Oesophagitis is an inflammation of the lining of the oesophagus (gullet). In most people this is caused by the digestive juices in the stomach, repeatedly moving upwards into the lower oesophagus (reflux). Muscle contraction normally keeps the lower end of the oesophagus closed, but reflux occurs when this muscle is weak. The reason why the muscle becomes weak is not fully understood.

The two principal types of esophagitis are corrosive esophagitis and reflux esophagitis.
Corrosive esophagitis is caused by swallowing of caustic chemicals (acid or lye) accidentally or in a suicide attempt. The severity of the inflammation depends on the type, amount, and concentration of caustic chemical swallowed.
Immediately after swallowing such a chemical, there is severe pain and edema in the throat and mouth. Antidotes are of limited value and gastric lavage must be avoided as this may only increase the damage. Treatment consists mainly of reducing pain and providing nursing care until the esophagus heals.
Reflux esophagitis or gastroesophageal reflux disorder (GERD) is a very common condition. The cause is poor functioning of the musculature of the lower esophageal segment, which permits reflux of the stomach's contents.

Esophagitis is caused by an infection or irritation in the esophagus. An infection can be caused by bacteria, viruses, fungi, or diseases that weaken the immune system. Infections that cause esophagitis include:
    * Candida. This is a yeast infection of the esophagus caused by the same fungus that causes vaginal yeast infections. The infection develops in the esophagus when the body's immune system is weak (such as in people with diabetes or HIV). It is usually very treatable with antifungal drugs.
    * Herpes. Like Candida, this viral infection can develop in the esophagus when the body's immune system is weak. It is treatable with antiviral drugs.
Irritation causing esophagitis may be caused by any of the following:
    * GERD, or gastro esophageal reflux disease
    * Vomiting
    * Surgery
    * Medications such as aspirin and other anti-inflammatory drugs
    * Taking a large pill with too little water or just before bedtime
    * Swallowing a toxic substance
    * Hernias
    * Radiation injury (after receiving radiation for cancer treatment)

Symptoms of esophagitis include:
    * Difficult and/or painful swallowing
    * Heartburn
    * Mouth sores
    * A feeling of something of being stuck in the throat
    * Nausea
    * Vomiting

Once your doctor has performed a thorough physical examination and reviewed your medical history, there are several tests that can be used to diagnose esophagitis. These include:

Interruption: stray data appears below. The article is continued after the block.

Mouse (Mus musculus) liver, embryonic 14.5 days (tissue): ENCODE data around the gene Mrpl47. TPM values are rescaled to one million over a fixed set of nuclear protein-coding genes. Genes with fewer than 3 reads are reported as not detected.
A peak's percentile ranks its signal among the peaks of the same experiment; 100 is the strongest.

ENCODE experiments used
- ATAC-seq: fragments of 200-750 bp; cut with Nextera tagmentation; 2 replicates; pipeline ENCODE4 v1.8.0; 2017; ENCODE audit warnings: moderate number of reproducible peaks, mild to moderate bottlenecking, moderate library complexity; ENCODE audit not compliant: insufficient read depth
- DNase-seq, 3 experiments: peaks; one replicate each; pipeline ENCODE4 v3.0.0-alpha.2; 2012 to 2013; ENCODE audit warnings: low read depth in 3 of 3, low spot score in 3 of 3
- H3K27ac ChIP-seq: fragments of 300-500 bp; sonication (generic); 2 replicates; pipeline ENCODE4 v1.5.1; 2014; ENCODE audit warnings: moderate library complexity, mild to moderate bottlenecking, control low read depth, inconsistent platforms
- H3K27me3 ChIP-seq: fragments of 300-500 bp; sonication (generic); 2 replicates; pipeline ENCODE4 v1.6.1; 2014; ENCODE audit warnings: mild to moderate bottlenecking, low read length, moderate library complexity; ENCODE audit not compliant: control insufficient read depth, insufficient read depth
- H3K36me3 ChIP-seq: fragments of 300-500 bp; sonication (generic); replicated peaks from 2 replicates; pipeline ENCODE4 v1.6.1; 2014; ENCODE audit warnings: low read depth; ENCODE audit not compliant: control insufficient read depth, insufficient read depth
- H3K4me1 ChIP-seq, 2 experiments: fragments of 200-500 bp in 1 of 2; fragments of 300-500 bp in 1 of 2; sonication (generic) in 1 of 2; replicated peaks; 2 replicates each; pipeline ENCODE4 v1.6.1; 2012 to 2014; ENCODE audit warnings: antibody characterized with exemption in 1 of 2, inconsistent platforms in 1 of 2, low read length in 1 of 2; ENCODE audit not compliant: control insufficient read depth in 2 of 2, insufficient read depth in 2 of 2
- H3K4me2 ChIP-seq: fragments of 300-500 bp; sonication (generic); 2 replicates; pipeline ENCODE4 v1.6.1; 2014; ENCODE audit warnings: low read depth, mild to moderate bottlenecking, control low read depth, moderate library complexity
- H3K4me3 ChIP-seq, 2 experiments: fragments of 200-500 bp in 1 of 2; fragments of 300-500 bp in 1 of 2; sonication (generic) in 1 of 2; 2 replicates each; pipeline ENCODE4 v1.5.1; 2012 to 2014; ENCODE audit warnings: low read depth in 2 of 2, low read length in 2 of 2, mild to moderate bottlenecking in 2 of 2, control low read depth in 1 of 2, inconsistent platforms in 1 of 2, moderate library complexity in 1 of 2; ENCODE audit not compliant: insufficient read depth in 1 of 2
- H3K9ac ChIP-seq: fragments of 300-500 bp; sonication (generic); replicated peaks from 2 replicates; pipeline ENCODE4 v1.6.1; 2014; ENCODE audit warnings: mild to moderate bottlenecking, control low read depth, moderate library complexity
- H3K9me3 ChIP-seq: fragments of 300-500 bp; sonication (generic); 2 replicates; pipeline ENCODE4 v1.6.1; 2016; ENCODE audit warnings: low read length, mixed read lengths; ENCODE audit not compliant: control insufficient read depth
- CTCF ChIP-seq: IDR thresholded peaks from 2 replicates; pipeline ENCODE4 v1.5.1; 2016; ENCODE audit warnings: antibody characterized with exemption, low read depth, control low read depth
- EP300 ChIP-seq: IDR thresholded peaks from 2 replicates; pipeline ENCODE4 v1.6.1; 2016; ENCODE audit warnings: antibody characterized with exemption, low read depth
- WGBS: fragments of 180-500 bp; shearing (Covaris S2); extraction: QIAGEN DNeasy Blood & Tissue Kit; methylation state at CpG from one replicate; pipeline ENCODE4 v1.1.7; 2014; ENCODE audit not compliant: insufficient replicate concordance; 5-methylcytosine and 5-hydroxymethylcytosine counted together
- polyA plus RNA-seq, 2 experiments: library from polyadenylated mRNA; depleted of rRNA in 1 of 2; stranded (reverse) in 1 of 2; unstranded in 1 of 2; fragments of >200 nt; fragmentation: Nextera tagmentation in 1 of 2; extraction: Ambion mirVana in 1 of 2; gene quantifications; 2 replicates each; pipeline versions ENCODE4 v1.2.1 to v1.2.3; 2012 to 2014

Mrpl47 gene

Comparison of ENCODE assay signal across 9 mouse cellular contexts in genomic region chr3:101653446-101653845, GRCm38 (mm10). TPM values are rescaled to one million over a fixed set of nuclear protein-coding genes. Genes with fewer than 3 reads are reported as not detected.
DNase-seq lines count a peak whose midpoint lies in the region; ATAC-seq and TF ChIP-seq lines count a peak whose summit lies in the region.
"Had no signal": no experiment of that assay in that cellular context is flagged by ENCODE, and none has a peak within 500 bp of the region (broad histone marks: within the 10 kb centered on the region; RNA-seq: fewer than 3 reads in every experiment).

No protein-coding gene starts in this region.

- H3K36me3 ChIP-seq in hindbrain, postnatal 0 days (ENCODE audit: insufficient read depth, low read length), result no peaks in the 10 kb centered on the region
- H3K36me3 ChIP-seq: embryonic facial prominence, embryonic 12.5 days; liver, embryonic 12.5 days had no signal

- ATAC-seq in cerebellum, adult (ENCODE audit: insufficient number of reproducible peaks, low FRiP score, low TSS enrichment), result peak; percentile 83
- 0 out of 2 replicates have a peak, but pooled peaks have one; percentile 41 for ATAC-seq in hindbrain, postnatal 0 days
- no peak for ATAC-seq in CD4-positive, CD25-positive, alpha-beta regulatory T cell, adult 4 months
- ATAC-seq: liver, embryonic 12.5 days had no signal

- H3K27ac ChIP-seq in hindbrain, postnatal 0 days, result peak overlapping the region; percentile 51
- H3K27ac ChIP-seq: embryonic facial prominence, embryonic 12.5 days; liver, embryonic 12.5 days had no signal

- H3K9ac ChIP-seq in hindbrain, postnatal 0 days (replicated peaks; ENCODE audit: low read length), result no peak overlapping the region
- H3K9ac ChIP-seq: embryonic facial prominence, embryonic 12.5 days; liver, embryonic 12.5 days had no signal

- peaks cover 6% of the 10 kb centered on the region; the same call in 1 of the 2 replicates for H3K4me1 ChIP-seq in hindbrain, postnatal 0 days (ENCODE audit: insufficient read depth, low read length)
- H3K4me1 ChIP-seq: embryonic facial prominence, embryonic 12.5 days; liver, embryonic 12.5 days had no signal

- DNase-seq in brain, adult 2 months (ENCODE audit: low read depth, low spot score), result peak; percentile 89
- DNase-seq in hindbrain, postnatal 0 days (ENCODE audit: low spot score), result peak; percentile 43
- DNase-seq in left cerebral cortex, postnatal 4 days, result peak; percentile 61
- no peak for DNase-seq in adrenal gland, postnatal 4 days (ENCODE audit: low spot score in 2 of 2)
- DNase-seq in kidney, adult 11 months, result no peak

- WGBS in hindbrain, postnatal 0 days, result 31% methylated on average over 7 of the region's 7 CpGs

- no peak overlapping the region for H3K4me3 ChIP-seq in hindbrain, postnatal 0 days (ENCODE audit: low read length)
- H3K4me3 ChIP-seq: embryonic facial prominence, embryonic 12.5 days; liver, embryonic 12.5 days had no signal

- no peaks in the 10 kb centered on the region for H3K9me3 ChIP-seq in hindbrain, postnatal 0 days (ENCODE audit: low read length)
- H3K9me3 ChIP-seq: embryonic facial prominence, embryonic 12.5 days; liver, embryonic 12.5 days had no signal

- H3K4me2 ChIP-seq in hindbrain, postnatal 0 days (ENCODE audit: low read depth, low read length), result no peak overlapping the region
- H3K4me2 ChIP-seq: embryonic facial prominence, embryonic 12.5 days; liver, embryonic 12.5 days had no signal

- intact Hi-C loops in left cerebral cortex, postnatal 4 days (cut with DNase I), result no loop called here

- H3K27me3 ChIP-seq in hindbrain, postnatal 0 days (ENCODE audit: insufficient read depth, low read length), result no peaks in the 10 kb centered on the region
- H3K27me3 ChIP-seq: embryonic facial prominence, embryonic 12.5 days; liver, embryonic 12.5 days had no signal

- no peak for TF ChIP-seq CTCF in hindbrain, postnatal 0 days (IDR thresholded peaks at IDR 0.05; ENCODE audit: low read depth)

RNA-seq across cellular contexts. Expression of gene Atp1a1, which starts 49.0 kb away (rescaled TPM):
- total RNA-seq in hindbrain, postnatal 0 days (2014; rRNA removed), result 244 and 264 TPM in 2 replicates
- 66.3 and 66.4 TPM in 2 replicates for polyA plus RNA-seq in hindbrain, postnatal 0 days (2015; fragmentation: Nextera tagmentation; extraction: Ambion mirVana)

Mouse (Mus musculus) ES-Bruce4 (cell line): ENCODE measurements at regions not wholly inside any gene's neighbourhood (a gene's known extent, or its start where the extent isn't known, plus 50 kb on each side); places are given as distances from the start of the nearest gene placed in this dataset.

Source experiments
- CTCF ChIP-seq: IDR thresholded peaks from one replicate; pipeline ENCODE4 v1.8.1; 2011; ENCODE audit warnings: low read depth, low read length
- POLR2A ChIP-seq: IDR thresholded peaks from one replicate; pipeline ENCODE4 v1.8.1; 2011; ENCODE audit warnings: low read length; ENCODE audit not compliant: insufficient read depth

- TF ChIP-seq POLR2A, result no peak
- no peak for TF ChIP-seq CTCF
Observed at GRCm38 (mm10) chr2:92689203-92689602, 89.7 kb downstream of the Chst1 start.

* Upper endoscopy. A test in which a long, flexible lighted tube, called an endoscope, is used to look at the esophagus.
    * Biopsy. During this test, a small sample of the esophageal tissue is removed and then sent to a laboratory to be examined under a microscope.
    * Upper GI series (or barium swallow). During this procedure, x-rays are taken of the esophagus after drinking a barium solution. Barium coats the lining of the esophagus and shows up white on an x-ray. This characteristic enables doctors to view certain abnormalities of the esophagus.
Treatment for esophagitis depends on its cause. Possible treatments include:
  • Medications that block acid production, like heartburn drugs.
  • Antibiotics, antifungals, or antivirals to treat an infection.
  • Pain medications that can be gargled or swallowed.
  • Corticosteroid medication to reduce inflammation.
  • Intravenous (by vein) nutrition to allow the esophagus to heal and to reduce the likelihood of malnourishment or dehydration.
  • Endoscopy to remove any lodged pill fragments.
  • Surgery to remove the damaged part of the esophagus.
While being treated for esophagitis, there are certain steps you can take to help limit discomfort.
  • Avoid spicy foods such as those with pepper, chili powder, curry, and nutmeg.
  • Avoid hard foods such as nuts, crackers, and raw vegetables.
  • Avoid acidic foods and beverages such as tomatoes, oranges, grapefruits, and their juices. Instead, try imitation fruit drinks with vitamin C.
  • Add more soft foods such as applesauce, cooked cereals, mashed potatoes, custards, puddings, and high protein shakes to your diet.
  • Take small bites and chew food thoroughly.
  • If swallowing becomes increasingly difficult, try tilting your head upward so the food flows to the back of the throat before swallowing.
  • Drink liquids through a straw to make swallowing easier.
  • Avoid alcohol and tobacco.

Nursing considerations

  • Elevating the head of the bed
  • Avoiding strong stimulants of acid secretions (e.g., coffee, alcohol)
  • Avoiding certain drugs (e.g., anticholinergics), specific foods (fats, chocolate), and smoking, all of which lower esophageal sphincter competence
  • Giving an antacid to neutralize gastric acidity and possibly increase lower esophageal sphincter competence
  • Use of cholinergic agonists to increase sphincter pressure
  • Use of H2 agonists to reduce stomach acidity
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